Narratives of clients' experiences of cognitive-behaviour therapy : a thesis presented in partial fulfilment of the requirements for the degree of Doctor of Clinical Psychology at Massey University, Albany, New Zealand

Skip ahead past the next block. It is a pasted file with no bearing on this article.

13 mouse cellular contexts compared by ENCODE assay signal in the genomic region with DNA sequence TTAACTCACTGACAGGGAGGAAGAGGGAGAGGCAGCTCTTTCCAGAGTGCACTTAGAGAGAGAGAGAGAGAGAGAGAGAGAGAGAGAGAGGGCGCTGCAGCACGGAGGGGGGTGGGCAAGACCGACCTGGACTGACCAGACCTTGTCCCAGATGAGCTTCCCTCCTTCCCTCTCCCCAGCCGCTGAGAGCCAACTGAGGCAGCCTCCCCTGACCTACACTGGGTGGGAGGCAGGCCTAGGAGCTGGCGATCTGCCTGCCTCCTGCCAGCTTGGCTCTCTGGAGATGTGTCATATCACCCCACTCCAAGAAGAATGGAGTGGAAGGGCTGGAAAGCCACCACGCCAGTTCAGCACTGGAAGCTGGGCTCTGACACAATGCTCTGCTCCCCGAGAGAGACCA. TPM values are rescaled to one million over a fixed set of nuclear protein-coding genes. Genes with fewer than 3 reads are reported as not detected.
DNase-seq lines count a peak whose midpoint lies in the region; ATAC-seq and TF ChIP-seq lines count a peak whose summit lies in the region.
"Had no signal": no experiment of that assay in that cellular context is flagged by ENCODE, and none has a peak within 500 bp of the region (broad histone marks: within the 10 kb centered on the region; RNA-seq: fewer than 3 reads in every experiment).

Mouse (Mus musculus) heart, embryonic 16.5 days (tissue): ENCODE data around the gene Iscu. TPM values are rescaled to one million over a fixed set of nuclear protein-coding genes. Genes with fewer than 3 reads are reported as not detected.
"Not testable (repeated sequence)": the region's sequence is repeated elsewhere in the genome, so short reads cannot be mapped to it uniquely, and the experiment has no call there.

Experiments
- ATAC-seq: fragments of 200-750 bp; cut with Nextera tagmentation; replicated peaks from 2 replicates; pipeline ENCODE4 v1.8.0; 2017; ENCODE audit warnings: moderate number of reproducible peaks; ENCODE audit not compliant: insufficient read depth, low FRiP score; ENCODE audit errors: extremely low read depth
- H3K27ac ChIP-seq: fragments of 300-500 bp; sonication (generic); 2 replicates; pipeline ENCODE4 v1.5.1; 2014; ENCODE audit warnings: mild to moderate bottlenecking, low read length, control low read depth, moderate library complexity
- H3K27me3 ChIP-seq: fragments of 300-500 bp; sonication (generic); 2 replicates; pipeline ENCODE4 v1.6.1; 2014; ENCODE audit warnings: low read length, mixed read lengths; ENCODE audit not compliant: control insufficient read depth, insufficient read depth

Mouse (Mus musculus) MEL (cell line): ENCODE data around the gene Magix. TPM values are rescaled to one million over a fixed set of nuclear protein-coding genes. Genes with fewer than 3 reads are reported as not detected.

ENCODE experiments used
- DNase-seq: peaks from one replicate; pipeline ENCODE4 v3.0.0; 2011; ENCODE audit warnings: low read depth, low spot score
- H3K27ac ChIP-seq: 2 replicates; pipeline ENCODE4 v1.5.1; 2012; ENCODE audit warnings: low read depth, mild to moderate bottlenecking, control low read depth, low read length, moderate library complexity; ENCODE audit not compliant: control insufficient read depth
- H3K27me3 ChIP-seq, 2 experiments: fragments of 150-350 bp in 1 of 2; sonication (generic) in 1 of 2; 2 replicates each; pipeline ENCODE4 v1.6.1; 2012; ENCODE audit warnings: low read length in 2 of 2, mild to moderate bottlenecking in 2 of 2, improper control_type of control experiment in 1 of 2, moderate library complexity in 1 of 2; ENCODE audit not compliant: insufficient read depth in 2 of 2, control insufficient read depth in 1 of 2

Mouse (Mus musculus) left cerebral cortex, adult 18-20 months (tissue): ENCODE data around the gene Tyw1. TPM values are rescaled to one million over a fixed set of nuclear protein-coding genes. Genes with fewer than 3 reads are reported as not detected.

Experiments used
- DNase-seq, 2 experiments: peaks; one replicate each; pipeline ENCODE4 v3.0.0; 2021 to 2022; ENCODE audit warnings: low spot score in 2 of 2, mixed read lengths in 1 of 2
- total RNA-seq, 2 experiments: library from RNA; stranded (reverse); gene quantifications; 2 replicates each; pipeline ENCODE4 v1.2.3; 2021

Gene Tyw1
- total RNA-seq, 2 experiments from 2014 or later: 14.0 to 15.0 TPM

Clients’ perspectives on the process and outcomes of CBT have been given little attention in CBT research. This research sought to obtain and explore clients’ perspectives of the process and outcomes of CBT with the aims of informing clinical practice and suggesting new avenues for future research, while at the same time giving clients an opportunity to voice their experiences. The narratives of twelve adult male and female CBT clients were elicited during unstructured interviews. Participants were encouraged to speak freely about the aspects of therapy most significant to them. A critical approach based on a social constructionist epistemology was taken toward the interview data, and this revealed the influences of cultural discourse - including popular ideas about psychology - on the clients’ narratives. A narrative analysis of the data showed a wide diversity among CBT clients, with respect to the problems they hoped to address, the therapy process they depicted, and the outcomes they valued. Some of the clients’ narratives aligned with the way CBT has been conceptualised by theorists and practitioners while others did not. The findings showed clients to be active participants and agential in extracting from CBT what they perceived they needed. Clients who conceptualised their problems as mental health issues and stress tended to seek, obtain, and value the acquisition of practical CBT techniques that assisted them to cope with ongoing emotional distress and associated behaviours. Clients who sought to understand the effects of their personal history on their sense of self and identity emphasised the importance of gaining insight and self-understanding, and used their experience of CBT to re-author previously held unhelpful self-narratives with positive alternatives. Although the therapy relationship is typically depicted as only facilitative of change in CBT literature, participants in this study represented the therapy relationship as a crucial component of therapy that was both facilitative and, in some cases, curative in itself. The findings suggest that CBT clients place greater emphasis on the significance of the therapy relationship than do CBT theorists and researchers. The findings also show that cultural discourse influences how clients experience CBT, and that clients may adapt CBT for purposes other than symptom reduction. Implications for practice and research are discussed and possible avenues for future research are suggested.